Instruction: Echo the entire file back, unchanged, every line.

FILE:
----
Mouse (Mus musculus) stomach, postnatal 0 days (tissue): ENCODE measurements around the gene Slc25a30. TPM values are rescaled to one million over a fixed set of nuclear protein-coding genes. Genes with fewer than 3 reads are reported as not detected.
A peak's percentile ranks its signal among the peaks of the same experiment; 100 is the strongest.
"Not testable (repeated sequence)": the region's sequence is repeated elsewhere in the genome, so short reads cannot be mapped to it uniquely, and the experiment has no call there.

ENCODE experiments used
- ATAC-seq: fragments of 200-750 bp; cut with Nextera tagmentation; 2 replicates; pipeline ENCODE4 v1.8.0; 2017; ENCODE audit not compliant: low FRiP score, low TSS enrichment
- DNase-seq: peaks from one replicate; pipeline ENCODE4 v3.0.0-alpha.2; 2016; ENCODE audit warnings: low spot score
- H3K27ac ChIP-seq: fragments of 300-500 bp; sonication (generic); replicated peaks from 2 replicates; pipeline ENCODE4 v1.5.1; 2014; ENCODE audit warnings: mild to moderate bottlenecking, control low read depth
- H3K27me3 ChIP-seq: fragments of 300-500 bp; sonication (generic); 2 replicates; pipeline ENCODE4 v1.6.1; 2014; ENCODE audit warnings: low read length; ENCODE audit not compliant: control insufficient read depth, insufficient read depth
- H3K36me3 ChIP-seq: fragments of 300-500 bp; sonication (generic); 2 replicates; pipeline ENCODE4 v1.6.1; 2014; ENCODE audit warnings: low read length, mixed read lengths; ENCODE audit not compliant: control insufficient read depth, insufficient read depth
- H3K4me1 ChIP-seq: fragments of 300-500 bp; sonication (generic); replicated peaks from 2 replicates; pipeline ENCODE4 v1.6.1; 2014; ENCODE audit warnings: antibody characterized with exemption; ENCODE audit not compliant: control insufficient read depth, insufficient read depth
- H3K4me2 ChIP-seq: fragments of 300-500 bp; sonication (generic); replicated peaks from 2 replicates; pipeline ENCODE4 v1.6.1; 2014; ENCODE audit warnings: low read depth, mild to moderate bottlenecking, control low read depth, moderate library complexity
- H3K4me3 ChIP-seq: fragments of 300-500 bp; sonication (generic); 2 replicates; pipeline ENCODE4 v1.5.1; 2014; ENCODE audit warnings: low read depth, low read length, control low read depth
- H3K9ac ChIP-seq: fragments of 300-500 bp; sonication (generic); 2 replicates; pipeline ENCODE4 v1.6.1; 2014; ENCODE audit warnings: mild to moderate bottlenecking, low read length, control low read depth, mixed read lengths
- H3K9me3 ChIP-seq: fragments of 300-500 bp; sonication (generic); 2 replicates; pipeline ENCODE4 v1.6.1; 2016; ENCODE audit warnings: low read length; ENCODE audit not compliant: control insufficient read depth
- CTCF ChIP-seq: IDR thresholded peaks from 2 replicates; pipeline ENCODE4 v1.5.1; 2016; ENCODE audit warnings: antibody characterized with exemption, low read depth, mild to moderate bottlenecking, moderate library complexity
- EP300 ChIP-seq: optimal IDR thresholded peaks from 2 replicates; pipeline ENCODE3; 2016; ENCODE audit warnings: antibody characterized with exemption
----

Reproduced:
Mouse (Mus musculus) stomach, postnatal 0 days (tissue): ENCODE measurements around the gene Slc25a30. TPM values are rescaled to one million over a fixed set of nuclear protein-coding genes. Genes with fewer than 3 reads are reported as not detected.
A peak's percentile ranks its signal among the peaks of the same experiment; 100 is the strongest.
"Not testable (repeated sequence)": the region's sequence is repeated elsewhere in the genome, so short reads cannot be mapped to it uniquely, and the experiment has no call there.

ENCODE experiments used
- ATAC-seq: fragments of 200-750 bp; cut with Nextera tagmentation; 2 replicates; pipeline ENCODE4 v1.8.0; 2017; ENCODE audit not compliant: low FRiP score, low TSS enrichment
- DNase-seq: peaks from one replicate; pipeline ENCODE4 v3.0.0-alpha.2; 2016; ENCODE audit warnings: low spot score
- H3K27ac ChIP-seq: fragments of 300-500 bp; sonication (generic); replicated peaks from 2 replicates; pipeline ENCODE4 v1.5.1; 2014; ENCODE audit warnings: mild to moderate bottlenecking, control low read depth
- H3K27me3 ChIP-seq: fragments of 300-500 bp; sonication (generic); 2 replicates; pipeline ENCODE4 v1.6.1; 2014; ENCODE audit warnings: low read length; ENCODE audit not compliant: control insufficient read depth, insufficient read depth
- H3K36me3 ChIP-seq: fragments of 300-500 bp; sonication (generic); 2 replicates; pipeline ENCODE4 v1.6.1; 2014; ENCODE audit warnings: low read length, mixed read lengths; ENCODE audit not compliant: control insufficient read depth, insufficient read depth
- H3K4me1 ChIP-seq: fragments of 300-500 bp; sonication (generic); replicated peaks from 2 replicates; pipeline ENCODE4 v1.6.1; 2014; ENCODE audit warnings: antibody characterized with exemption; ENCODE audit not compliant: control insufficient read depth, insufficient read depth
- H3K4me2 ChIP-seq: fragments of 300-500 bp; sonication (generic); replicated peaks from 2 replicates; pipeline ENCODE4 v1.6.1; 2014; ENCODE audit warnings: low read depth, mild to moderate bottlenecking, control low read depth, moderate library complexity
- H3K4me3 ChIP-seq: fragments of 300-500 bp; sonication (generic); 2 replicates; pipeline ENCODE4 v1.5.1; 2014; ENCODE audit warnings: low read depth, low read length, control low read depth
- H3K9ac ChIP-seq: fragments of 300-500 bp; sonication (generic); 2 replicates; pipeline ENCODE4 v1.6.1; 2014; ENCODE audit warnings: mild to moderate bottlenecking, low read length, control low read depth, mixed read lengths
- H3K9me3 ChIP-seq: fragments of 300-500 bp; sonication (generic); 2 replicates; pipeline ENCODE4 v1.6.1; 2016; ENCODE audit warnings: low read length; ENCODE audit not compliant: control insufficient read depth
- CTCF ChIP-seq: IDR thresholded peaks from 2 replicates; pipeline ENCODE4 v1.5.1; 2016; ENCODE audit warnings: antibody characterized with exemption, low read depth, mild to moderate bottlenecking, moderate library complexity
- EP300 ChIP-seq: optimal IDR thresholded peaks from 2 replicates; pipeline ENCODE3; 2016; ENCODE audit warnings: antibody characterized with exemption